source (information and picture): http://members.tripod.com/~ProlificPains/wpns.htmWith the development of more modern weapons came the advent of the sharpshooter or sniper. Now armed with a rifle which could fire a round accurately up to 1,800 yards long range riflemen became a real threat. Benchrest rifles, the sniper rifle of the Civil War, were so named because they were so heavy that they were easiest to fire with the barrel resting on a bench or other support. Prior to the war, these specialty muzzle-loaded rifles had been owned primarily by target shooters and sport hunters. With an average length of about 50 inches, a benchrest rifle weighed up to 40 pounds, making it an impractical choice for standard infantry duty. The very tight fit of the bullet and the bore needed for range and accuracy made the weapon very slow to load and put the user at a disadvantage on the battlefield.
In 1848 Morgan James of Utica, N.Y. invented the long-tube telescopic sight that would be used by Civil War marksmen just 13 years later. Priced at about $20, these telescopes were no more than four power. But in the hands of a skilled soldier with a sharp wit and keen eye, these devices offered sufficient magnification for aiming a rifle with deadly, long-distance accuracy.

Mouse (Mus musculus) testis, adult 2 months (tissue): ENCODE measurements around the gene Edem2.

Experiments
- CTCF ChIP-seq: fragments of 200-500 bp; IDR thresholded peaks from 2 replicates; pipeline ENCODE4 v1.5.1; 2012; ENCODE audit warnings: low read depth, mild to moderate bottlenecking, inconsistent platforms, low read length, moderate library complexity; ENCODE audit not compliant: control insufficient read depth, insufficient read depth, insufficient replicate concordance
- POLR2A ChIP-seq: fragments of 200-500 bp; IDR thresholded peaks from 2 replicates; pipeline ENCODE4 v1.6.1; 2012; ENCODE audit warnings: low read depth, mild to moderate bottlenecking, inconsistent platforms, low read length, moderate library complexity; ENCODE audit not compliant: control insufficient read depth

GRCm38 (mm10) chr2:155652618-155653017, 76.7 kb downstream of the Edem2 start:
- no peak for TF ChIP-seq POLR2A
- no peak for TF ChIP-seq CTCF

The long-tube sight mounted on a heavy benchrest rifle gave the marksman who was selected to carry it prestige among his fellow soldiers. The sharpshooter thus armed was considered an independent character, used only for special service, with the privilege of going to any part of the line where in his own judgement he could do the most good. The weapon indicated that the man carrying it was among the most trusted soldiers and best shots.
Some of the prewar American-made benchrest rifles found their way into the Confederate army, however the preferred weapon of the Southern sharpshooter was the Whitworth rifle imported from England. Shortly after the Civil War, the army replaced these ponderous weapons and their long telescopic sights with more modern, faster-firing rifles, and the benchrest was no longer used by the military.
Does anyone have more information on other pre-1914 (scoped) sniper rifles, their use etc. or pictures of such rifles?
Thanks in advance!